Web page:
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Meningitis vaccine

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posted on Aug, 26 2008 @ 01:53 PM
Hello again...

I wish I could help with more medical input, but I have no expertise there, I'm afraid. Maybe it was interesting that I was out of school when it happened, and maybe your idea about the immune system is correct. I do know that I have a really strong immune system though...I almost never get sick, and when I do, it's gone in no time. I'm very healthy. I will be watching with interest, and wish you luck with your decision. I will also see what I can find online about this.


posted on Aug, 26 2008 @ 06:24 PM
I've decided that I will hold off on being vaccinated until I see what the living/sanitary conditions are like at the school. after a few months of living on campus I should be able to get a good idea of what the odds are of contracting the disease based on how clean/close everyone is, as well as how well my immune system handles any sicknesses I come across in the first couple of weeks.

if I feel that the conditions are poor by the time Christmas break rolls around, then I'll vaccinate then. I'll also have the convenience of having family to watch me for any adverse side effects.

posted on Aug, 26 2008 @ 06:28 PM
I respect your decision, and it is very unlikely you will contract it, but for the record, I don't think, and have never read, that we are more likely to pick up this infection from unhygenic's more about lots of people being new around each other for the first time. On a personal note, I have the most Ulster mother in the world, and *no-one* has a cleaner house than she does....she is also a medical professional of 45 years now, and if anyone knows how to keep her kids from getting sick, it's her.

Keep us up to date though, and if I find anything interesting in my research, I will post a link.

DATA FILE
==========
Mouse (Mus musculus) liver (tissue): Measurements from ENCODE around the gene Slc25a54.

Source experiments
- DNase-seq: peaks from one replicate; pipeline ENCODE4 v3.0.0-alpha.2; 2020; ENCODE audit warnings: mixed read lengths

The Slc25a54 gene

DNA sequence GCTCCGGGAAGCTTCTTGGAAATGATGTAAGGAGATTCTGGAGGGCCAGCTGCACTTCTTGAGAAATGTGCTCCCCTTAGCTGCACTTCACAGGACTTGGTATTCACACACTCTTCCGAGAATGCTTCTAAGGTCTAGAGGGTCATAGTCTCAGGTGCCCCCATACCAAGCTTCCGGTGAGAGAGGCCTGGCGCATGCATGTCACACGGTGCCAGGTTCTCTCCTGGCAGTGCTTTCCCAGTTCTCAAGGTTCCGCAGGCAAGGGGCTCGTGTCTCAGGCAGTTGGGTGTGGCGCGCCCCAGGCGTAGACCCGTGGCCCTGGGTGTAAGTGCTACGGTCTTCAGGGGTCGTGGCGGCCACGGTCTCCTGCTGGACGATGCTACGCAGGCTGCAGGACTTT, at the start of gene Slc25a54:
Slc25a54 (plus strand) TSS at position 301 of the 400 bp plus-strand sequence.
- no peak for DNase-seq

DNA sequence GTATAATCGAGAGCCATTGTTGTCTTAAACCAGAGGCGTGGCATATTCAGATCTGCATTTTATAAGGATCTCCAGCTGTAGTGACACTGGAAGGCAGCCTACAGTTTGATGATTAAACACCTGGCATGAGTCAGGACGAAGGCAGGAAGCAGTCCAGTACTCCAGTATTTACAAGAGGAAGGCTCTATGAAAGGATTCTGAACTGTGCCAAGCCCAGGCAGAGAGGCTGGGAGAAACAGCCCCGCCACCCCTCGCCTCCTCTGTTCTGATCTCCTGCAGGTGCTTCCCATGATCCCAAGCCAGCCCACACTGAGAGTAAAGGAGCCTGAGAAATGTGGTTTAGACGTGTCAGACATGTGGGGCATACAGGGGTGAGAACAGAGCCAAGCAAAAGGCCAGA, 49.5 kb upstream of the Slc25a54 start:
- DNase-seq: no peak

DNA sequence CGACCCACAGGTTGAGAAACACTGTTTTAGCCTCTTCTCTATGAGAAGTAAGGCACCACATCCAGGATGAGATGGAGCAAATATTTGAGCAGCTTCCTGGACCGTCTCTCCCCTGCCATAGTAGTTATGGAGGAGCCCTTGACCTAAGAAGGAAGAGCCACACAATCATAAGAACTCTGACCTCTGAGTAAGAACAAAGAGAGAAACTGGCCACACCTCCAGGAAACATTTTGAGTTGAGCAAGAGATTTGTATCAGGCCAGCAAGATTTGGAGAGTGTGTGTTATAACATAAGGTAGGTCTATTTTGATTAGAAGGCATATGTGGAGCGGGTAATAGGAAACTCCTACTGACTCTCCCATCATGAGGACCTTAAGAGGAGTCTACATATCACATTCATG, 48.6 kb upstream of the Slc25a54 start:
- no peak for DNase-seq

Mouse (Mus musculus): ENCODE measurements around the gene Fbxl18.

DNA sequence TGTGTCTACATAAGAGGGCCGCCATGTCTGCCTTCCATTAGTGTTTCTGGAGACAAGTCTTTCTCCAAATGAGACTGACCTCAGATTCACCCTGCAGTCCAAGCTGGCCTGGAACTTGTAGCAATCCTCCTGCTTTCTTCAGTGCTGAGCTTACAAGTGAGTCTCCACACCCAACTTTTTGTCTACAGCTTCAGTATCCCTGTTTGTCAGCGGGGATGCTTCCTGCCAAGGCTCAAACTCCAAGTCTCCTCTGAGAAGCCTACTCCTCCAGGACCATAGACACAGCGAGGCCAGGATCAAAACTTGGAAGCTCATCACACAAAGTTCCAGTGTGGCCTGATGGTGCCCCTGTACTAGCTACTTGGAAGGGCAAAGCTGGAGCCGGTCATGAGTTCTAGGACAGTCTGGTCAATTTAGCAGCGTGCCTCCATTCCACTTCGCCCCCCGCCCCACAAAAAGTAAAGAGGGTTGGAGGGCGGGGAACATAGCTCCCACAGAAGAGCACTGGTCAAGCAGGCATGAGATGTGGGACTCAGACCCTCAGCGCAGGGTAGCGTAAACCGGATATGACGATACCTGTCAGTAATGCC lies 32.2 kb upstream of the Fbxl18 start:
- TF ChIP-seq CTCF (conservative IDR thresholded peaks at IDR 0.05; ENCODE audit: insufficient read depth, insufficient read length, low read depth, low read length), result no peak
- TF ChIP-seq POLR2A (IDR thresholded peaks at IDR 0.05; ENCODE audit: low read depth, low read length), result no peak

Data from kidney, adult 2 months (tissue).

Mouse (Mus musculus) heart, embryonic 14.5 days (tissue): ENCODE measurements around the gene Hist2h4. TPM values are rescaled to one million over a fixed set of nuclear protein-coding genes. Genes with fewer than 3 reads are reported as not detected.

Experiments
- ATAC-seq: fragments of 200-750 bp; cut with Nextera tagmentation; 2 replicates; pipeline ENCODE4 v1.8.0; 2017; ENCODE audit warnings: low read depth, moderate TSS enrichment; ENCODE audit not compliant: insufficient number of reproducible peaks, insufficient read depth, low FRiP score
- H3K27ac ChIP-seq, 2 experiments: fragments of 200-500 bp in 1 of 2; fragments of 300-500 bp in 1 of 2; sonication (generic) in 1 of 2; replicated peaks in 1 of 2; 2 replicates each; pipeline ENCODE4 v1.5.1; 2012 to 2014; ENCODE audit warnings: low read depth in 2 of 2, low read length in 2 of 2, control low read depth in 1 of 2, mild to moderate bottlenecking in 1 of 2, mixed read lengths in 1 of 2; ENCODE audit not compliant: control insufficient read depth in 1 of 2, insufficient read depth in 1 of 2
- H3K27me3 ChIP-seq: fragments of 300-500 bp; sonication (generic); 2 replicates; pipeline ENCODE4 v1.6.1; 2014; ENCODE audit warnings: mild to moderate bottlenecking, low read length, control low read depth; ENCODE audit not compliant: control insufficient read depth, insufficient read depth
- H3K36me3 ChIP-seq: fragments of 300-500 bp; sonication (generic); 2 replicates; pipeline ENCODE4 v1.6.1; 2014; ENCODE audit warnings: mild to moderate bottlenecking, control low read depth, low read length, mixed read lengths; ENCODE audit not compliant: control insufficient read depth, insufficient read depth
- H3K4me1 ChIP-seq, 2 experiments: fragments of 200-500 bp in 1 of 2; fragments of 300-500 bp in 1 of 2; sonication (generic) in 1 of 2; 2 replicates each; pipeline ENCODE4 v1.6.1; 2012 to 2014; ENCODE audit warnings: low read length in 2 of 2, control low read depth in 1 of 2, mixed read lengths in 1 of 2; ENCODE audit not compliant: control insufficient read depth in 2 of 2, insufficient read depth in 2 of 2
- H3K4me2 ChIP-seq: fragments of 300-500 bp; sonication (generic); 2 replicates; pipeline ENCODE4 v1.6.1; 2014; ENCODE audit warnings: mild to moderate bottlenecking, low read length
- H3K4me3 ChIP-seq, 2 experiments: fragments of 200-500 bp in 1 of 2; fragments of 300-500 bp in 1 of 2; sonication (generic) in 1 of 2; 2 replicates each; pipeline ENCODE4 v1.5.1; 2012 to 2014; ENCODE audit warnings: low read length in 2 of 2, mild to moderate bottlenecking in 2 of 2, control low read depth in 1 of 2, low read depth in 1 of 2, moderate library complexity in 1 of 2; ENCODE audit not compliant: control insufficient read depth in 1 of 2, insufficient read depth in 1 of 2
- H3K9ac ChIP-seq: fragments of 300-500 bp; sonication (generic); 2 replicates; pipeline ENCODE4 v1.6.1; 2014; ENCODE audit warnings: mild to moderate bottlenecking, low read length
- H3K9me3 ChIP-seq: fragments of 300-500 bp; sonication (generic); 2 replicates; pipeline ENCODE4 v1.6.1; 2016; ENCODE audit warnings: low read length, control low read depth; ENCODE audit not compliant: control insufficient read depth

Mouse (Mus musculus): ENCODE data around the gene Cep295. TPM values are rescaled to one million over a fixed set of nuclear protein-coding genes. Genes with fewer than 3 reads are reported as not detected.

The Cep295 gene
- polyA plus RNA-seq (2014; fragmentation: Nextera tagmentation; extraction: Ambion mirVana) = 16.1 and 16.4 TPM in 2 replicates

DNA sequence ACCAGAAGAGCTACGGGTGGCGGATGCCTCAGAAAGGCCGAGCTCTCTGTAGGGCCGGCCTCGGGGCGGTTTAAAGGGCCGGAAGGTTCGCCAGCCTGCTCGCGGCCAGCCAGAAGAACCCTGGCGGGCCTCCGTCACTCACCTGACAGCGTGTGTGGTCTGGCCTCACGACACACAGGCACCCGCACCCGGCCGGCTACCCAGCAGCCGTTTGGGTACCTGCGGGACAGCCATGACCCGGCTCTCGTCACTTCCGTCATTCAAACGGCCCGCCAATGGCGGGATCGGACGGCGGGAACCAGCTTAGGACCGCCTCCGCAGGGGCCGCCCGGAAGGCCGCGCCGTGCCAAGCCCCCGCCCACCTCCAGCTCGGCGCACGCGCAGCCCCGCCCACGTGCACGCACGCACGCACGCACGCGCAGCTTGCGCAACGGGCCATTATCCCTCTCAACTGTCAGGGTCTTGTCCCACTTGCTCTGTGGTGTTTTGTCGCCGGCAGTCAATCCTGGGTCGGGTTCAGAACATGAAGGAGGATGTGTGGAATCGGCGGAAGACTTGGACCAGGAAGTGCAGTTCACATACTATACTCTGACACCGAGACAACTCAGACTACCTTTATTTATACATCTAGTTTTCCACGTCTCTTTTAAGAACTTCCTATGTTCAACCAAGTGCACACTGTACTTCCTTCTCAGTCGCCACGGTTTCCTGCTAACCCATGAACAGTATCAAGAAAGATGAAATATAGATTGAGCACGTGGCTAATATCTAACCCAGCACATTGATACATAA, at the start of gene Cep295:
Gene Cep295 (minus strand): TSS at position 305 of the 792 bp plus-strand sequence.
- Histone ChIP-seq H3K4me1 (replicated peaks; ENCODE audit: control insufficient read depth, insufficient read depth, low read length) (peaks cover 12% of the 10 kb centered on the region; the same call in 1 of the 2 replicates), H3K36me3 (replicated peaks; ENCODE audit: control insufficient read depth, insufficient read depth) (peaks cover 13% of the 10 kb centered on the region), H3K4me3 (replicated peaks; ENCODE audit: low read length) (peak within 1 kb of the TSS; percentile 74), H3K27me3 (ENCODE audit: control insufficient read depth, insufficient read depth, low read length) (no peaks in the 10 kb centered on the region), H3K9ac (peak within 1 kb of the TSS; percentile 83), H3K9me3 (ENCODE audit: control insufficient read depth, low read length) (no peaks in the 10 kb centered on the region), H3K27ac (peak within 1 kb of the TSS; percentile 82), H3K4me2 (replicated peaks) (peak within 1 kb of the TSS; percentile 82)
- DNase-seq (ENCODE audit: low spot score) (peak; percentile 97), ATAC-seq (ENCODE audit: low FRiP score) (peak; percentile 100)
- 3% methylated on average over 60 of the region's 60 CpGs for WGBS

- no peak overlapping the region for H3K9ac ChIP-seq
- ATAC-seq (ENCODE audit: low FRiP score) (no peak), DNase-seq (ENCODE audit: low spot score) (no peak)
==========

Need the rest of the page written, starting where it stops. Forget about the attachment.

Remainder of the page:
posted on Oct, 1 2008 @ 03:12 PM
reply to post by FinalSonicX

As an employee of a college and to help you make an educated decision, I'm in favor and encouraging you to get the vaccine. It is because of the the vaccine the disease if rarely contracted. There are many international students who attend colleges that are not required in their country's to be vaccinated, therefore are not immuned. If one should contract the disease it may cause those not vaccinated to become very ill or death as well as for those who are vaccinated jeopardizing them if they haven't had a recent vaccine to keep their immune system working to fight the disease. I realize you hadn't live in times where there wasn't a vaccine available and many children died because they weren't immuned in a controlled fashion. It is still up to you. I'm only suggesting a common sense approach. Either get the disease full blown with more severe risks or immune yourself to let your body fight it off naturally and gradually.

posted on Oct, 1 2008 @ 03:20 PM

Originally posted by ghaleon12
So you don't need to worry about catching the bacteria that causes meningitis because you already have it.

Yes no issue in the throat but put that bugger in your CSF etc and you have big problems.

The chances are so low of contracting the disease and the vaccines I personally believe do more harm than good, so I passed on the vaccine and have been doing fine as well.

[edit on 25-8-2008 by ghaleon12]

Hmmm you do realize future nurse that you more than others will be exposed to yep thats right "sick people". Hospitals, clinics etc, are littered with them. You have a much higher rate of exposure than the average public does.

tick tick tick tick, its only a matter of time.

posted on Oct, 1 2008 @ 03:36 PM
I'm afraid that i also have absolutely no medical expertise on vaccinations of any kind. However, anyone who's child has had meningitis will surely tell you that it is a 'must have' because the effects of this disease are horrific!

My 2 year old son (at the time) contracted the meningacocal sceptacaemia form. Luckily my mother who has 'basic' medical experience wasted no time in ringing the alarm bells! and as a result saved his life limbs intact.
He spent 10 days on life support, had multiple organ failure and was even told by the head consultant that he 'would not make the (first) night'

Watching my son rolling around on a hospital bed in complete and obvious distress with his eyes as red as the sun and clearly dying in front of my eyes is something i hope no-one ever has to experience.

The night this happened will stay with me until i die and probably after!

Please put aside the paranoia and conspiracies for topics like this.

posted on Oct, 1 2008 @ 03:38 PM
reply to post by logicalview

Thanks for sharing your experience. As an RN in a peds unit I have seen these horrific effects first hand as well. Its fun to be fashionable and not vaccinate your kids because most have no idea of the horror

posted on Oct, 1 2008 @ 04:32 PM
reply to post by FredT

The highest respect to you my friend. Keep up the good work.

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